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Russian Trade Policy: Veering Off the Rules of the Road

Russia WTO

When Russia joined the World Trade Organization in 2012, observers hoped it signaled the start of a process that would bring Russia closer into the rules-based trading system that the WTO oversees and the market-based economic principles that underpin it. But four years on, it has become increasingly clear this has not happened. In fact, Russian President Vladimir Putin has turned away from the WTO to pursue mercantilist and protectionist policies as part of misguided and costly industrial development strategies.

Two clear examples from the past year were a compulsory data localization policy that forces digital service providers to store data on Russian citizens inside the country’s borders and a discriminatory industrial policy that favored domestic pharmaceutical and medical device producers over imports. These two policies earned Russia the dubious distinction of being one of the few countries with more than one listing on the Information Technology and Innovation Foundation’s list of the top 10 worst innovation mercantilist policies of 2015.

Russia’s new Data Localization Law acts as a barrier to cross-border data flows as it prevents many data-intensive firms—whether in social media, financial, medical, or other service sectors—from transferring data to servers anywhere else in the world. As the United States Trade Representative (USTR) points out, this policy breaches Russia’s WTO accession commitments not to inhibit cross-border services, such as for cloud computing.

Many technology-driven and Internet-based firms rely on cross-border data transfers to operate as efficiently and securely as possible in international markets. Despite the fact that it makes little or no economic sense to do so, many companies, such as Apple, Google, Samsung, Uber, and E-Bay, have indicated they plan to comply by setting up their own servers or moving data to Russian data centers.

The government suggests that this law is needed to protect privacy and security. The claim is that if a nation requires data to be kept inside its physical borders, then it will somehow be more secure and governments will be better able to prosecute those who violate privacy laws. But neither assertion is true. What matters is the strength, quality, and enforcement of cybersecurity and privacy rules. Local authorities still have legal jurisdiction over companies that have Russian personal data, no matter where the data is stored, as the Information Technology and Innovation Foundation has written in, “The False Promise of Data Nationalism.”

What forced localization does accomplish, however, is raising the risk of security breaches as companies are forced to use local data service providers that may not be best-in-class. Furthermore, any notion that this policy will spur data center-related jobs and investments ignores how these limited and short-term benefits are easily outweighed by the overall economic costs from lost productivity and growth. A study by the European Centre for International Political Economy shows this: Based on 2015 figures, Russia’s data localization policies will reduce its GDP by 0.27 percent and reduce investment by $2.6 billion.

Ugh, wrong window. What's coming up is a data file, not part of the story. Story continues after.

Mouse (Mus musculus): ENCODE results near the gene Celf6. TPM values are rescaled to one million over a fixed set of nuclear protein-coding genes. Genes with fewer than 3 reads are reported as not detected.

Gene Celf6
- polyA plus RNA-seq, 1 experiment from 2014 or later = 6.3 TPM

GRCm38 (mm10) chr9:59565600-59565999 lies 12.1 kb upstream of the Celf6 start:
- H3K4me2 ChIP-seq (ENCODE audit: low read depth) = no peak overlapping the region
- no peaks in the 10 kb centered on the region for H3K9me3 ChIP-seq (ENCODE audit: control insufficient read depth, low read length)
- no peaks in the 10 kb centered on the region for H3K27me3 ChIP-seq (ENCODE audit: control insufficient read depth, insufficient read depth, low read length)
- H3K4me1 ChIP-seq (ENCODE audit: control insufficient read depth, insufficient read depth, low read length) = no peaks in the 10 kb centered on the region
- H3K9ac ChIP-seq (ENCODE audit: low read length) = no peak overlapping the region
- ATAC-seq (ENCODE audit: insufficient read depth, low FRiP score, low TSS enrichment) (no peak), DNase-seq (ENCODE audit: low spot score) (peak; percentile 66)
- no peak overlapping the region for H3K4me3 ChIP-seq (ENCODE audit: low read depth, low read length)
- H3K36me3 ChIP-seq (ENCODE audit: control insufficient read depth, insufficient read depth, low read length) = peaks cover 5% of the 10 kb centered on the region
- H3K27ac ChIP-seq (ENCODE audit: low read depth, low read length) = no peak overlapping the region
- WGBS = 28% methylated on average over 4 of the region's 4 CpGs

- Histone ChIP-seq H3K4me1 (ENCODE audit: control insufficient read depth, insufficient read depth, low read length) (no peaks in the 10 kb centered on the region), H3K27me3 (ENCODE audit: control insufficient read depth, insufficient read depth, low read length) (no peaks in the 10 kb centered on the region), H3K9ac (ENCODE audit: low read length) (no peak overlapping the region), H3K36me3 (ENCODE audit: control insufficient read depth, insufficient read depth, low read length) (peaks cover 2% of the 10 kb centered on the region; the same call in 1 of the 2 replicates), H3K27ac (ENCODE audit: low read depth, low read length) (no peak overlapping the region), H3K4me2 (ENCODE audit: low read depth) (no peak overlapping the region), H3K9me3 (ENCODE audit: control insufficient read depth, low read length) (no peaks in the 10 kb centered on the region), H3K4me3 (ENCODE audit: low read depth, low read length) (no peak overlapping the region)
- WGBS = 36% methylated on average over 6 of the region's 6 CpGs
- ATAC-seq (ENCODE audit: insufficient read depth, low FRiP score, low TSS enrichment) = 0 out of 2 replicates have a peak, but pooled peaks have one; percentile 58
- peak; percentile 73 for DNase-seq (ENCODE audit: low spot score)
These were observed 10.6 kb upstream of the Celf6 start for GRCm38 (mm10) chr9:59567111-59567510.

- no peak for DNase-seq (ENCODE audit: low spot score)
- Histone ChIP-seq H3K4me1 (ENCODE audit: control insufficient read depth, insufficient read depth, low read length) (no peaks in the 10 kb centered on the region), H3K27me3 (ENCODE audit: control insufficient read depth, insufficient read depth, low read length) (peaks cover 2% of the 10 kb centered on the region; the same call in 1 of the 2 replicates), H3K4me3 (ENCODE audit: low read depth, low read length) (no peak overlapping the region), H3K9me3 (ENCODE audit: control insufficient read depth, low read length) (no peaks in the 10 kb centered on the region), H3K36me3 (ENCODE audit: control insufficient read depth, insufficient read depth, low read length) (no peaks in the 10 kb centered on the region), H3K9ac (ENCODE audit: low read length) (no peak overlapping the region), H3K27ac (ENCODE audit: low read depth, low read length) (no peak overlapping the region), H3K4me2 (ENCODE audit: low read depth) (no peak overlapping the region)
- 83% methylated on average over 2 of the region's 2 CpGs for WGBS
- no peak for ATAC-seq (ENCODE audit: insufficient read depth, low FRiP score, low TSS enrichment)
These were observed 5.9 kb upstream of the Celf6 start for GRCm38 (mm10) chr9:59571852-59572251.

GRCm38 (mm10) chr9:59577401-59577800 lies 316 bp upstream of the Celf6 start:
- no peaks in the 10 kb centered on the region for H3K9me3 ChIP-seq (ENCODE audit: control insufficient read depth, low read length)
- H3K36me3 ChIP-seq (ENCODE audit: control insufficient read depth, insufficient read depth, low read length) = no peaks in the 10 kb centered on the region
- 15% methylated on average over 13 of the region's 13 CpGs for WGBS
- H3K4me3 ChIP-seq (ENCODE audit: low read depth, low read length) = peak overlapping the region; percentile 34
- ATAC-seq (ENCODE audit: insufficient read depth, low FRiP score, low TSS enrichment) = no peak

As for Russia’s mercantilist “Pharma 2020” plan to replace imports with domestic production, as well as coerce foreign companies to shift research and development work to Russia, this will raise costs for Russians and act as a further drag on growth. Pharma 2020 gives a 15 percent price preference for domestically produced pharmaceutical goods in public procurement and limits state and municipal government purchases of foreign-made medical devices. Russia has turned to these sorts of misguided industrial development policies as part of a nationalistic effort to support and protect uncompetitive domestic sectors.

Pharma 2020, and other policies like it, show that Russia is not truly committed to further liberalization and integration with the multilateral trading system, despite its commitment to join the WTO’s Agreement on Government Procurement by August 2016. Even if accession negotiations do start, it will be of small consolation to AstraZeneca, Novartis, Bayer, Abbott, and others foreign pharmaceutical firms, which have opened local facilities that would likely never have taken place without such discriminatory policies.

As USTR notes in its latest report on Russia’s WTO compliance, the benefits of having Russia in the rules-based WTO system are starting to fall away. With limited bilateral options, the United States, Europe, and others need to use the WTO’s disputes system to hold Russia accountable. Russia needs to see that to benefit from the system it needs to abide by the rules. The risk is that other countries (like China, unfortunately) see what Russia is able to get away with and copy its approach, further undermining the rules-based trading system and the open nature of the Internet.

Photo Credit: World Trade Organization, Flickr.

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About the author

Nigel Cory is a trade policy analyst at ITIF. He previously worked as a researcher at the Sumitro Chair for Southeast Asia Studies at the Center for Strategic and International Studies. Prior to that, he worked for eight years in Australia’s Department of Foreign Affairs and Trade and also had diplomatic postings to Malaysia and Afghanistan. Cory holds a master’s degree in public policy from Georgetown University and a bachelor’s degree in international business and commerce from Griffith University in Brisbane, Australia.